The Los Angeles County Board of Supervisors directed all departments to stop using the world’s most used weedkiller glyphosate, it reported on Tuesday.
Supervisor Kathryn Barger recommended the moratorium on glyphosate and told myNewsLA.com; “I am asking county departments to stop the use of this herbicide until public health and environmental professionals can determine if it’s safe for further use in L.A. County and explore alternative methods for vegetation management.”
The motion, co-authored by Supervisor Sheila Kuehl, cites “a growing body of scientific studies” for the potential for negative impacts from glyphosate-based herbicides.
“In a 2015 study led by 17 experts from 11 countries, the World Health Organization’s International Agency for Research on Cancer concluded that glyphosate should be classified as `probably carcinogenic to humans,”’ Kuehl said. “That conclusion makes it imperative that we question any long-term use of this controversial herbicide, and that’s exactly what this motion calls for.”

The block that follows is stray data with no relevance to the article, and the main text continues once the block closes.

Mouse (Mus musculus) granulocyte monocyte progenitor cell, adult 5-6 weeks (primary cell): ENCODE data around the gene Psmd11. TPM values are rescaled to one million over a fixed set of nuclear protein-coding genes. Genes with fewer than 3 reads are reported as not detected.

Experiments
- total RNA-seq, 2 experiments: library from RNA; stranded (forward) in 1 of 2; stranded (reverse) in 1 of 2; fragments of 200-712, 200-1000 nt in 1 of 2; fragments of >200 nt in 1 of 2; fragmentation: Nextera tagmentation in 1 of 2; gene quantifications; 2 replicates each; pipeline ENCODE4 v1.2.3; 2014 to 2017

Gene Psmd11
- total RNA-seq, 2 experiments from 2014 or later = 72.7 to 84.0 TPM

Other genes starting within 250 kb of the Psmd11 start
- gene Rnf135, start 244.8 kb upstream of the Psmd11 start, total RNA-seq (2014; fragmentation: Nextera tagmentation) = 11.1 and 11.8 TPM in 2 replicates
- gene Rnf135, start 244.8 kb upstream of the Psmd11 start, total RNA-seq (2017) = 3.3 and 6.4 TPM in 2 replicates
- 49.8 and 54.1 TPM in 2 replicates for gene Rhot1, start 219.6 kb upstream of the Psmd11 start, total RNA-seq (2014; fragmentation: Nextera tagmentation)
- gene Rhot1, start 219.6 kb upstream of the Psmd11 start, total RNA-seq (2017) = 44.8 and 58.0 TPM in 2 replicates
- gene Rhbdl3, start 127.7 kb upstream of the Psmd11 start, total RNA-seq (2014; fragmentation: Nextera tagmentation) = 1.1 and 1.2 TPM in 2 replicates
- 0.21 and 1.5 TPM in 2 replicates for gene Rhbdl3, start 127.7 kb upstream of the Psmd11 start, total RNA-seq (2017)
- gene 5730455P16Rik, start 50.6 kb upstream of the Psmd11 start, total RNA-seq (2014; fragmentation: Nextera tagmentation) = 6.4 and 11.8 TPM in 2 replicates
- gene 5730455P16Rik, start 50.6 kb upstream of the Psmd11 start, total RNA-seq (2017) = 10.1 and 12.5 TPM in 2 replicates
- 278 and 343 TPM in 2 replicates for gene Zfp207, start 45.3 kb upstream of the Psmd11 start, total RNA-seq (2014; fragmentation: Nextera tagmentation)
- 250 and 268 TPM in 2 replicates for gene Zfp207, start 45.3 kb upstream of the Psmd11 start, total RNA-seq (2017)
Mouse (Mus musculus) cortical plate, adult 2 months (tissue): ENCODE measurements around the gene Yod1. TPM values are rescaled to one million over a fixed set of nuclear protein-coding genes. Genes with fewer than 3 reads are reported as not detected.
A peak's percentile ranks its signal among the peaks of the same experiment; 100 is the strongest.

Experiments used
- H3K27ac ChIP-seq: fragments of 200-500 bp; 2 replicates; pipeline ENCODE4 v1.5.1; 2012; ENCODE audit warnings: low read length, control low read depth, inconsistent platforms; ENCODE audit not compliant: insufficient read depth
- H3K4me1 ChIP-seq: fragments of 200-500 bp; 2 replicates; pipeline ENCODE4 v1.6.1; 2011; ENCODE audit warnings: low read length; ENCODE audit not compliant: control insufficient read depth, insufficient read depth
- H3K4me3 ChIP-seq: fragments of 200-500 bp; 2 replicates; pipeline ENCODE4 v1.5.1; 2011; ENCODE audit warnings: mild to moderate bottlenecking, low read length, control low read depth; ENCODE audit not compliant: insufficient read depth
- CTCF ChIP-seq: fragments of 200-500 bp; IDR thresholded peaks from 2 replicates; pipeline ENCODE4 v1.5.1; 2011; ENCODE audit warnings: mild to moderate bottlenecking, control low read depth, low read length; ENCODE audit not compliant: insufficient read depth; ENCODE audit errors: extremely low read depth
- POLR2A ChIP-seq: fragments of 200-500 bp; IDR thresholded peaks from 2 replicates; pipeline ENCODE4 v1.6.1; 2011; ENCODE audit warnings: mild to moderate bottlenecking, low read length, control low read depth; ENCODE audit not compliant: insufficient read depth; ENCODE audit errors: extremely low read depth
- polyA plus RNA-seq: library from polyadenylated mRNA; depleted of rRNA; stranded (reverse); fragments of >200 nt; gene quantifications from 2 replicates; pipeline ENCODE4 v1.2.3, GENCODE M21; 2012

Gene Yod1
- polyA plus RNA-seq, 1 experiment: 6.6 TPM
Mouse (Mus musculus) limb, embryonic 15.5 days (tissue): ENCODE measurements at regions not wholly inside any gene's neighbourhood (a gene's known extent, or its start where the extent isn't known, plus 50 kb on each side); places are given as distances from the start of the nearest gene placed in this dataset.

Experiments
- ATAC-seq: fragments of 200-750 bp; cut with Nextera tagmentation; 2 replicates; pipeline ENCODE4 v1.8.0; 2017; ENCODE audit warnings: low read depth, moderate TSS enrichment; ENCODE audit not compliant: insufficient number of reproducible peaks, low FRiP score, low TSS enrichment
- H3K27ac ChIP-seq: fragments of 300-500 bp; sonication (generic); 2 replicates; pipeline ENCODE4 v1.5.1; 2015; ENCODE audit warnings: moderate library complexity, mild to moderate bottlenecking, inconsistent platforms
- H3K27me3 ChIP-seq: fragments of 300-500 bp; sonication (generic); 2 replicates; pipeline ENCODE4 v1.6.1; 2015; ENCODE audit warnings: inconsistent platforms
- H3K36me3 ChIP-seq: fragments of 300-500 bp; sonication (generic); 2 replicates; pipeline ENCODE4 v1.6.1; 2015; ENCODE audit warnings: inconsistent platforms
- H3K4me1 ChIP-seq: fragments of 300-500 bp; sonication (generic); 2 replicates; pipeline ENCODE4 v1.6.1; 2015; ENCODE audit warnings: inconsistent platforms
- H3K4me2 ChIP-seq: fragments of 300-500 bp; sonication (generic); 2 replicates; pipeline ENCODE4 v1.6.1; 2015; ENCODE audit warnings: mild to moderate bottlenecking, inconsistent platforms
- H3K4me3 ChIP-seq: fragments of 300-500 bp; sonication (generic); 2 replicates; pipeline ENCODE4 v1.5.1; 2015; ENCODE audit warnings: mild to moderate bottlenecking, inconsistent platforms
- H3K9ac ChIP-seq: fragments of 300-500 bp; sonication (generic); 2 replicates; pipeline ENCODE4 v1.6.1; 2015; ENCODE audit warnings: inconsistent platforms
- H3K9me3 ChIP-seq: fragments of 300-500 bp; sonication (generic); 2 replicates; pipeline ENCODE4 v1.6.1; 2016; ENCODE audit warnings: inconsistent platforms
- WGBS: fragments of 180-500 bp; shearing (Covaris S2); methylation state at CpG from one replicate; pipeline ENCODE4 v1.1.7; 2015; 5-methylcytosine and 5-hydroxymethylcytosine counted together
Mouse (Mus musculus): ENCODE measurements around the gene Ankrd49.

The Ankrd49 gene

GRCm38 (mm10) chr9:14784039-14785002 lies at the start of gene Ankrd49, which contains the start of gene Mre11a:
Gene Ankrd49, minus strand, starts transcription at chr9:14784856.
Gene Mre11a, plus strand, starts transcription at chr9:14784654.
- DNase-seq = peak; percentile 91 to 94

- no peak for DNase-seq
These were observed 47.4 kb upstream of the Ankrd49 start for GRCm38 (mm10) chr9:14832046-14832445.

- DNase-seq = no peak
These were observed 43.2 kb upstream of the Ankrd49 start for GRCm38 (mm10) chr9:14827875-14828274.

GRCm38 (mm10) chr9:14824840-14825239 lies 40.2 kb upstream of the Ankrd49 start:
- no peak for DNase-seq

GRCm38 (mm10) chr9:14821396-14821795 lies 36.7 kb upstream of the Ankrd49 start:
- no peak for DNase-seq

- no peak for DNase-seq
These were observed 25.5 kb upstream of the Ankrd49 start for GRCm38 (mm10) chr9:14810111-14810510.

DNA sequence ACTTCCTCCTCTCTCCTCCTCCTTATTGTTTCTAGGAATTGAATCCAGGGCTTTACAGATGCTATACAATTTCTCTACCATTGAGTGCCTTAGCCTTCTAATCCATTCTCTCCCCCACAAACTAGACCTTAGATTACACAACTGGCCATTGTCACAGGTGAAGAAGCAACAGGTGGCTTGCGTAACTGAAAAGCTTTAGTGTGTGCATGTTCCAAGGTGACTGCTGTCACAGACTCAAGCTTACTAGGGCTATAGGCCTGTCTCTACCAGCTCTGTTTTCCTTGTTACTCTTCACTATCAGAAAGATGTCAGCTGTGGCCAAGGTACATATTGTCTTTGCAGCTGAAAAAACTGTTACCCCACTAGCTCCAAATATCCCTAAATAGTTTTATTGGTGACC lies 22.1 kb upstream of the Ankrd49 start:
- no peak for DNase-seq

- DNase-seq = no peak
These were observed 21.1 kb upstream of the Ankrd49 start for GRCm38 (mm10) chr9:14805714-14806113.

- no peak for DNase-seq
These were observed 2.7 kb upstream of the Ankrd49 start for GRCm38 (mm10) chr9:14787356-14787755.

The decision also follows the recent verdicts in two high profile legal cases that have shown that glyphosate-based herbicides such as Roundup cause cancer.
In early March, Miami also decided to ban the use of glyphosate-based herbicides. Miami Waterkeeper, a local clean-water advocacy group, applauded the city commissioners for the decision;
“Banning the use of glyphosate is a great first step to take in improving water quality,” the organization said. “It is also beneficial to public health, as citizens of the city of Miami won’t be exposed to harmful chemicals.”
Commissioner Ken Russell, who sponsored the resolution, says he started looking into the city’s use of herbicides and pesticides after Miami was swept by blue-green algae blooms, red tide, and fecal contamination. One of his main concerns was the city’s stormwater outfalls, which pump dirty, unfiltered water from the streets into Biscayne Bay.